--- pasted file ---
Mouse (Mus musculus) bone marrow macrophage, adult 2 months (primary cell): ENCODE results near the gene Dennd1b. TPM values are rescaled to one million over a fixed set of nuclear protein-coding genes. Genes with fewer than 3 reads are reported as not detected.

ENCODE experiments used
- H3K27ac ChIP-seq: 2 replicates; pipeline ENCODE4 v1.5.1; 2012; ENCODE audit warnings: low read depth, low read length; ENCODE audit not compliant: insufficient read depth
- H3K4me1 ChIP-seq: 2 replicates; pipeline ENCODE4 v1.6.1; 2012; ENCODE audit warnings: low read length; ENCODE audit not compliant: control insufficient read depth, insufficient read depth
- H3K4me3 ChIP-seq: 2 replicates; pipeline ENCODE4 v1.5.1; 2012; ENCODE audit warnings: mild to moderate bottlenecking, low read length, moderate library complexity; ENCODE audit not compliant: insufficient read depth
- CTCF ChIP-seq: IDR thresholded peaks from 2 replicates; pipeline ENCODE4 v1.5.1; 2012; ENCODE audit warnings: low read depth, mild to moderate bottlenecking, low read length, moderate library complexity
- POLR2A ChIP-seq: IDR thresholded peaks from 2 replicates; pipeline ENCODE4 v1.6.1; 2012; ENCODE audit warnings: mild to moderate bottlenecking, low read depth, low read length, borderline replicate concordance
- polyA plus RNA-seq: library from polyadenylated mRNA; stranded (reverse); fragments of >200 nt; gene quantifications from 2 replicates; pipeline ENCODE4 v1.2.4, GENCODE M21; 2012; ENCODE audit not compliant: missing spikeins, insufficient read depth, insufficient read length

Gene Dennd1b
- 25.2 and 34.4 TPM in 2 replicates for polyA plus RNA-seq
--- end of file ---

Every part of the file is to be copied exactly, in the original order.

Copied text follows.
Mouse (Mus musculus) bone marrow macrophage, adult 2 months (primary cell): ENCODE results near the gene Dennd1b. TPM values are rescaled to one million over a fixed set of nuclear protein-coding genes. Genes with fewer than 3 reads are reported as not detected.

ENCODE experiments used
- H3K27ac ChIP-seq: 2 replicates; pipeline ENCODE4 v1.5.1; 2012; ENCODE audit warnings: low read depth, low read length; ENCODE audit not compliant: insufficient read depth
- H3K4me1 ChIP-seq: 2 replicates; pipeline ENCODE4 v1.6.1; 2012; ENCODE audit warnings: low read length; ENCODE audit not compliant: control insufficient read depth, insufficient read depth
- H3K4me3 ChIP-seq: 2 replicates; pipeline ENCODE4 v1.5.1; 2012; ENCODE audit warnings: mild to moderate bottlenecking, low read length, moderate library complexity; ENCODE audit not compliant: insufficient read depth
- CTCF ChIP-seq: IDR thresholded peaks from 2 replicates; pipeline ENCODE4 v1.5.1; 2012; ENCODE audit warnings: low read depth, mild to moderate bottlenecking, low read length, moderate library complexity
- POLR2A ChIP-seq: IDR thresholded peaks from 2 replicates; pipeline ENCODE4 v1.6.1; 2012; ENCODE audit warnings: mild to moderate bottlenecking, low read depth, low read length, borderline replicate concordance
- polyA plus RNA-seq: library from polyadenylated mRNA; stranded (reverse); fragments of >200 nt; gene quantifications from 2 replicates; pipeline ENCODE4 v1.2.4, GENCODE M21; 2012; ENCODE audit not compliant: missing spikeins, insufficient read depth, insufficient read length

Gene Dennd1b
- 25.2 and 34.4 TPM in 2 replicates for polyA plus RNA-seq